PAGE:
It had been 8 years, 3 months and 23 days since the Flyers last played an overtime game in the playoffs. Phil Myers was a 15-year-old about to start his rookie year of Midget League hockey for Moncton in New Brunswick.
On Wednesday, Myers, now an NHL rookie, scored the biggest goal of his life.
When Myers’ drive from the point deflected in past Islanders goalie Thomas Greiss, it not only tied this Eastern Conference semifinal series, but it also touched off a celebration that was part joy, part relief.
Myers made a few fine defensive plays and hit the post with six minutes left and the Flyers hanging on to a one-goal lead. He was +17 during the regular season, and is now +7 here in the postseason. It’ll be fascinating to see what this goal does for his confidence.
This is the second of three newsletters this week. We’re bumping up our Flyers coverage and sending one out Friday morning. If you like what you’re reading, tell some friends it’s free to sign up here. We want to know what you think, what we should add, and what you want to read, so send feedback by email or, more preferably, on Twitter (@EdBarkowitz). Thank you for reading.
— Ed Barkowitz (email@example.com)
It was a remarkable and historic day in sports on Wednesday for what happened off the field of play.
The NBA postponed its three playoff games after players, led by the Milwaukee Bucks, boycotted as a form of protest of social injustice in the wake of the shooting of Jacob Blake, a Black man, by police in Kenosha, Wis.
Major League Baseball, the WNBA and MLS had similar protests. The NHL did not.
These developments took place after the Flyers and Islanders had already taken the ice, so most were unsure of the specifics of the day. The later games — Tampa Bay-Boston, Colorado-Dallas — went on amid criticism that they should have been postponed in solidarity.
When asked if NHL players and/or the Islanders were having similar discussions about boycotting, New York captain Anders Lee said, “I think those conversations are going on.”
“I literally found out about it walking over here [to the postgame press conference],” Lee said. “It’s something we’re going to have to look into. Obviously, there’s a lot of things going on in this world that are unjust; a lot of inequality happening. The NBA and those players are standing up for what they believe in. I think it’s great what they’re doing.”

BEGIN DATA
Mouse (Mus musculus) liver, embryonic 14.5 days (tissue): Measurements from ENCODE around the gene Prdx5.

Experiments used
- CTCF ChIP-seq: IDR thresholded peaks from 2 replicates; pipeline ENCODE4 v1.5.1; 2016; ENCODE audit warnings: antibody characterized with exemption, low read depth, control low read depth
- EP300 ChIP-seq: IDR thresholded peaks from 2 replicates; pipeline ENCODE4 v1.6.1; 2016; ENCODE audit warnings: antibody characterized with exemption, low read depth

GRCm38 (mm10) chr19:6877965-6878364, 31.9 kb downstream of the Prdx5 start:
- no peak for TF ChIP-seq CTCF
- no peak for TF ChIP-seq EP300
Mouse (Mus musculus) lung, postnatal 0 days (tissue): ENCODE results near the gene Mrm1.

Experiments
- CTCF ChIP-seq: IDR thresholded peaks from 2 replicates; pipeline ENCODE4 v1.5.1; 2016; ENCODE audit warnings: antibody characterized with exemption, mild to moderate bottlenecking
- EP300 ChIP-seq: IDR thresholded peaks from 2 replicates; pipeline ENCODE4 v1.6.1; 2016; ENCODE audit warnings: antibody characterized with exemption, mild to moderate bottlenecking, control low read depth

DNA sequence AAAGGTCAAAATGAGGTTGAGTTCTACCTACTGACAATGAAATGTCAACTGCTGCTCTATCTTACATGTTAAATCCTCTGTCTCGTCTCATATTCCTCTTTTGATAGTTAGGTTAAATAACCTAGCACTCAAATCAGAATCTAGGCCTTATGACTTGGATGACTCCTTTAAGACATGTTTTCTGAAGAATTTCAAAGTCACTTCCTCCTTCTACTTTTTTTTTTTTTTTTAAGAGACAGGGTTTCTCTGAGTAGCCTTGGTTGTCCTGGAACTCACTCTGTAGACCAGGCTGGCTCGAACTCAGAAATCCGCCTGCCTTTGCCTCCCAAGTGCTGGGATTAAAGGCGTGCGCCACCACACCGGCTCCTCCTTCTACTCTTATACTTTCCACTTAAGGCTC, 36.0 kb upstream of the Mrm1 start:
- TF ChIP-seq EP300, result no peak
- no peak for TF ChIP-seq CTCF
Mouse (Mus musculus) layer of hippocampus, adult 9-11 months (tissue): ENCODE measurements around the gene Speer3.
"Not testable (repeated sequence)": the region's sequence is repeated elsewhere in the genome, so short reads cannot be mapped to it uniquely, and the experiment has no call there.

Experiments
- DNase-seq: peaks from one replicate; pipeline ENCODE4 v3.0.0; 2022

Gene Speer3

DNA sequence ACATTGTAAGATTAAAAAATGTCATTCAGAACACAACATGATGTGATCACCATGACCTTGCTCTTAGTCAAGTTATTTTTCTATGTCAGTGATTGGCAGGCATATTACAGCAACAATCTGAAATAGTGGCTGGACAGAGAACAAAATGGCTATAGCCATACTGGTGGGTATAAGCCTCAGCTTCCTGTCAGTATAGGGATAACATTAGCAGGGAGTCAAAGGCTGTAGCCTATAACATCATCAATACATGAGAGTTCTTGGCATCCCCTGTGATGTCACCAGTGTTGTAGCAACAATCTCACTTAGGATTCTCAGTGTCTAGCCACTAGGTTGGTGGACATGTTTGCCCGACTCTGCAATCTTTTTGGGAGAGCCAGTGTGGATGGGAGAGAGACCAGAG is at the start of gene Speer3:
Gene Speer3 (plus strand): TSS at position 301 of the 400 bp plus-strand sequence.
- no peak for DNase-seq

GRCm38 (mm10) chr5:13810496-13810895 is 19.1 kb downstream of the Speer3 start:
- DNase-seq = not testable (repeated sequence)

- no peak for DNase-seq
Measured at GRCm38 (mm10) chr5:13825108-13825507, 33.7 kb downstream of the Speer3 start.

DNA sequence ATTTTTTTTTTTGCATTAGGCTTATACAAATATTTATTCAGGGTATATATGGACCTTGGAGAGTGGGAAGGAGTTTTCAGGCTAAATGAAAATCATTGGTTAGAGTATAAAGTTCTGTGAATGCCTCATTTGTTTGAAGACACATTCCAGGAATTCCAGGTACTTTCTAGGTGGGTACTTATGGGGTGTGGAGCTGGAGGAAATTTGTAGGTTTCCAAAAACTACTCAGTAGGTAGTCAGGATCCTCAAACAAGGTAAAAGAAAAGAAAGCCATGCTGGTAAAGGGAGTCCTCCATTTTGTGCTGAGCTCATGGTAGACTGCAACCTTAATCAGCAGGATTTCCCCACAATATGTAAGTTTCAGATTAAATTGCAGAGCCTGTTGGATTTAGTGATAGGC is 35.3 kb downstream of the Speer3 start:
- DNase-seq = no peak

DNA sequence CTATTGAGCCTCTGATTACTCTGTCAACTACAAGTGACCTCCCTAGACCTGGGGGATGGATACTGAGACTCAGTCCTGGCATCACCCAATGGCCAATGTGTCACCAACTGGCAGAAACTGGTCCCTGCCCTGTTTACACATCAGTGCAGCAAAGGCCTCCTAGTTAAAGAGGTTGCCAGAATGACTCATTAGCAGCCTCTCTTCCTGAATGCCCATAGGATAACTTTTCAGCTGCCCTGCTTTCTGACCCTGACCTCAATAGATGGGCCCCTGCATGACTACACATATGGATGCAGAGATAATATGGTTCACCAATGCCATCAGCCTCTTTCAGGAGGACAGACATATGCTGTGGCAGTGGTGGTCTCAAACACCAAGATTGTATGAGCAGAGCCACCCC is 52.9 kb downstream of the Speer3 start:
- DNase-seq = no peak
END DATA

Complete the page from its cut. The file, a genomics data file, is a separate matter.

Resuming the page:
Among the most stinging criticism came from Minnesota Wild defenseman Matt Dumba, a board member of the recently formed Hockey Diversity Alliance.
“I hope guys find it in them to stand up,” he told Vancouver radio station Sportsnet 650. “You can’t keep coming to the minority players every time there’s a situation like this. The white players in our league need to have answers for what they’re seeing in society right now and where they stand.”
The Flyers-Islanders (7 p.m.) and Vegas-Vancouver (9:45 p.m.) are the two NHL games on Thursday’s schedule.
“There’s a lot of good people in hockey,” Dumba continued. “But the silence is as bad as the violence. You have to step out, really hear people’s stories, have that empathy and understanding of where they’re coming from and why we’re doing what we’re doing right now.”
A reporter last week put a stick in the Twitter hornet’s nest for having the temerity to question whether Flyers coach Alain Vigneault would start Carter Hart on both ends of back-to-back games late in the Montreal series.
OK, it was me.
The Flyers had a chance to close out the Canadiens, so I agreed with Vigneault’s decision to start the kid in both Games 4 and 5. Hart, coming off consecutive shutouts, wasn’t the reason the Flyers lost Game 5, but he wasn’t sharp, either. In fact, he almost got pulled, but the coach changed his mind.
After Wednesday’s thrilling overtime win tied the series with the Islanders, Vigneault is facing the same dilemma he had last week. Go with Hart back-to-back or give backup Brian Elliott Game 3?
Vigneault on Wednesday moved past Peter Laviolette and is now 13th all-time in playoff wins. He also moved into the top 10 by coaching his 150th postseason game. He doesn’t need my help.
But I’d play Elliott.
Hart was a rock for most of Game 2 as the Islanders fired 11 shots in the second period and 15 more in the third. The Jean-Gabriel Pageau goal that sent it to overtime was virtually on a tee. A sniper with Pageau’s skill is going to beat the goalie more often than not from that point on the ice.
Still, I’d give Hart tonight off.
The Islanders have controlled play for five of the six regulation periods, pressing the Flyers with a relentless forecheck and grinding cycling. Myers’ overtime winner in Game 2 gives the Flyers a little breathing room. I say give the most important Flyer — Hart — a night off to catch his breath.
And if Elliott’s not up to the task, put Hart in there to spark a rally.
Thursday, Aug. 27: Game 3, at N.Y. Islanders, 7 p.m. (NBCSN)
Saturday, Aug. 29: Game 4, at N.Y. Islanders, noon (NBC)
Monday, Aug. 31: Game 5, at Flyers, time/TV TBD
*Wednesday, Sept. 2: Game 6, at N.Y. Islanders, time/TV TBD
*Thursday, Sept. 3: Game 7, at Flyers, time/TV TBD
Sunday, Aug. 23: Game 1, Boston, 3-2 (Marchand GWG)
Tuesday, Aug. 25: Game 2, Tampa Bay, 4-3 (OT, Palat GWG)
Wednesday, Aug. 26: Game 3, Tampa Bay, 7-1 (Gourde GWG)
Friday, Aug. 28: Game 4, at Tampa Bay, 7:30 p.m. (USA Network)
Sunday, Aug. 30: Game 5, at Boston, 8 p.m. (NBC)
*Tuesday, Sept. 1: Game 6, at Tampa Bay, time/TV TBA
*Wednesday, Sept. 2: Game 7, at Boston, time/TV TBA
*If necessary. ... All games in Toronto. ... Listed home teams have last line change during stoppages. ... NBC playoff schedule here.
AV has been a good motivator with this team so far as I can tell. He’s also created a culture of accountability that hasn’t been here for years. JVR/Ghost sitting was never a shock. Laughton sitting [in Game 2] is a message. He’s well-liked in that locker room and among coaching staff.
— via Twitter from Jared @JBPhi